As Juanita explains, “I had COVID; I know what it feels like. I feel very fortunate that I was not in the hospital like others, suffering.”

Before Juanita took ill, her father experienced a rapid decline due to an unrelated, pre-existing condition. Sick and isolated, Juanita endured her father’s failing health, his subsequent admission to the hospital, and his untimely demise. After a horrific year of unrest, sickness, and death, Juanita is determined to turn her tribulations into positive outcomes through regular blood donations.

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How Red Cross teams supported those affected by regional wildfires

Since mid-August, when many of the wildfires described below started in our region, we have been updating this post on a regular basis. Now that most of our efforts are focused on helping residents as part of the recovery phase of these Red Cross responses, we will only update this post if future circumstances warrant.

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Please see the information below that summarizes all of the great work our volunteers, employees, and partners have done to support our communities. We are also so appreciative of the donors whose generosity makes our work possible.

Background: The lightning storms that swept through our Northern California Coastal Region in mid-August caused a number of large and destructive fires in our chapter areas, prompting quick responses by our region’s Red Cross teams. Other fires subsequently started in our region in September, including the Glass Fire in Napa and Sonoma Counties.

Working alongside our government and community partners, Red Cross teams — comprising responders from inside and outside our region — have provided shelter, food, and comfort to the many residents impacted by these wildfires. Read more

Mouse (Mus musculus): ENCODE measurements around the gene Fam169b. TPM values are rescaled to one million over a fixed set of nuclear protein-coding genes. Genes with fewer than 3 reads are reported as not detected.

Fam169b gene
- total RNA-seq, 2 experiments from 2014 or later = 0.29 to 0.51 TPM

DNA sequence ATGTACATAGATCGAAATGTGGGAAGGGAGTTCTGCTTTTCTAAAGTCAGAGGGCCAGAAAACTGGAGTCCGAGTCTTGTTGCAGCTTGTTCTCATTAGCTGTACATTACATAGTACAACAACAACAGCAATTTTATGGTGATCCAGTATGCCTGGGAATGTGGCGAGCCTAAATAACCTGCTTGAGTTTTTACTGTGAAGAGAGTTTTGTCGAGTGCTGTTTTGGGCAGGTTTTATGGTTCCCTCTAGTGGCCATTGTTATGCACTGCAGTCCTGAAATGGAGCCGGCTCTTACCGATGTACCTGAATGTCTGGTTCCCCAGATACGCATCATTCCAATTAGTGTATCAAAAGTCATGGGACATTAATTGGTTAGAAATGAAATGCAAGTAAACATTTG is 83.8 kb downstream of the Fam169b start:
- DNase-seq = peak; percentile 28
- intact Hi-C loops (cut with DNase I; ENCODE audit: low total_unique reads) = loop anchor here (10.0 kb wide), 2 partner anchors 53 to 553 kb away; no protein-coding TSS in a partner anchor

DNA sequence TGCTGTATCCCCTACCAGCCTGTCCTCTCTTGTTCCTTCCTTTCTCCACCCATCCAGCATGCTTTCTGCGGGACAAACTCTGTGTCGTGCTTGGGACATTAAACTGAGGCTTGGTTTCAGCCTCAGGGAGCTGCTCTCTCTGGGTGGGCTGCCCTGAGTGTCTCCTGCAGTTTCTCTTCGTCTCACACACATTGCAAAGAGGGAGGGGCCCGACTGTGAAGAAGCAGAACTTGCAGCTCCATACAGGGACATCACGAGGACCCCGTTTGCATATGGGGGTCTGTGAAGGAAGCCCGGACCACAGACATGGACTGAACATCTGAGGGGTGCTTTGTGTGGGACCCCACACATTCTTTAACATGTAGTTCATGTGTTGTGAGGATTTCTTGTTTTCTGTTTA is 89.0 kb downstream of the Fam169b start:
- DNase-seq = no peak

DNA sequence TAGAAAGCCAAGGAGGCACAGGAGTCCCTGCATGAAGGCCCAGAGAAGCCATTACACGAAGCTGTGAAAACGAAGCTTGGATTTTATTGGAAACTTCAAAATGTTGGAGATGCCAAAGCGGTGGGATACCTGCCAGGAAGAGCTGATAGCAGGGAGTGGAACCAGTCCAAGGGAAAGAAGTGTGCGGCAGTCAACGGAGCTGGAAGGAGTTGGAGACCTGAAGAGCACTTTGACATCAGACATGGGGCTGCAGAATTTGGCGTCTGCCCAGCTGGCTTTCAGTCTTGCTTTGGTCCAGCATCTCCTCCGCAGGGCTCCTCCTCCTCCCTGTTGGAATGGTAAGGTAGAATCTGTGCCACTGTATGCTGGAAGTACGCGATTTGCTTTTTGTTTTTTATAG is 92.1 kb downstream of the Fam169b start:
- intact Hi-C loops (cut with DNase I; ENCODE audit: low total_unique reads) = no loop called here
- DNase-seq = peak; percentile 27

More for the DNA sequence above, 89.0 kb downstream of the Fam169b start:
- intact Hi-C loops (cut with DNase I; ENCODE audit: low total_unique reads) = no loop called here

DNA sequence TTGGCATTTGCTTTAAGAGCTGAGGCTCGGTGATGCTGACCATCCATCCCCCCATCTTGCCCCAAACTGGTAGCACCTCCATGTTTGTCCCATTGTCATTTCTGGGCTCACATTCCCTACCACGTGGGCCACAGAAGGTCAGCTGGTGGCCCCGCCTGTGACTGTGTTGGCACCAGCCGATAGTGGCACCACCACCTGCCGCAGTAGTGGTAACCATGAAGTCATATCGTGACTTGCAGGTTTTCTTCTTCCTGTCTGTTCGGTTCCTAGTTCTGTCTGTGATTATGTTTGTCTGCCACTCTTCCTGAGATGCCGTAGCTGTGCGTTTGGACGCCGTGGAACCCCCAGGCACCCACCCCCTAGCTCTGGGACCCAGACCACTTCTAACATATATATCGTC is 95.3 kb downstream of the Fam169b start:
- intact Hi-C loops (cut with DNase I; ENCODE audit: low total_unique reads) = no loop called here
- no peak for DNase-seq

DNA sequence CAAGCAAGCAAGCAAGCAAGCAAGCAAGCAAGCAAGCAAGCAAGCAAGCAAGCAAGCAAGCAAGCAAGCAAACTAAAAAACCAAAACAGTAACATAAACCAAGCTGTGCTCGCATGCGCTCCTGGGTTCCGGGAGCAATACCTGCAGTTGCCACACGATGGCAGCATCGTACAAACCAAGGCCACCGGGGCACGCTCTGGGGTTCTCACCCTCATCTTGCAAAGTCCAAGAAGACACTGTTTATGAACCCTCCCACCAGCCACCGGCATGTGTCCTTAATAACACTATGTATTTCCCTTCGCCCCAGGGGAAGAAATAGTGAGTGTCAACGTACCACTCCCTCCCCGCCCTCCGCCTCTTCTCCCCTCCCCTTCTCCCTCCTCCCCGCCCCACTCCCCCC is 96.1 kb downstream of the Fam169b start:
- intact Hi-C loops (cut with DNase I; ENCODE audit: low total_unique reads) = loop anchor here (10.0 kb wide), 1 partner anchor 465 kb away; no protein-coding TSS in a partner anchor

COVID-19: Regional stories, messages, and other related content

covid-19-site_420x279Updated August 04, 2020 — This post was created to provide an index of Northern California Coastal Region stories, local messages, and other resources that shed light on how the American Red Cross is responding to the COVID-19 crisis. The content includes information on important work that is continuing, engagement opportunities, and (most importantly) tips on staying safe. Read more

Regional team now delivers popular preparedness program online

BRCR Flyer_August2020 (3).pdf

To view a full-size version of this poster, click here.
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Most people know that American Red Cross teams regularly respond to disasters — both large and small — throughout the country, providing critical support to affected individuals, families, and communities. But the organization also works hard to help people prepare for disasters before they happen.

In fact, Red Cross volunteers regularly meet with business, school, and other community groups to promote the organization’s popular Be Red Cross Ready program and its three key elements: Get a Kit, Make a Plan, Be Informed.

Since the COVID-19 pandemic has made it impossible to have the usual in-person “Be Red Cross Ready” (BRCR) sessions, the Northern California Coastal Region several weeks ago began hosting virtual BRCR presentations that are open to the public. Read more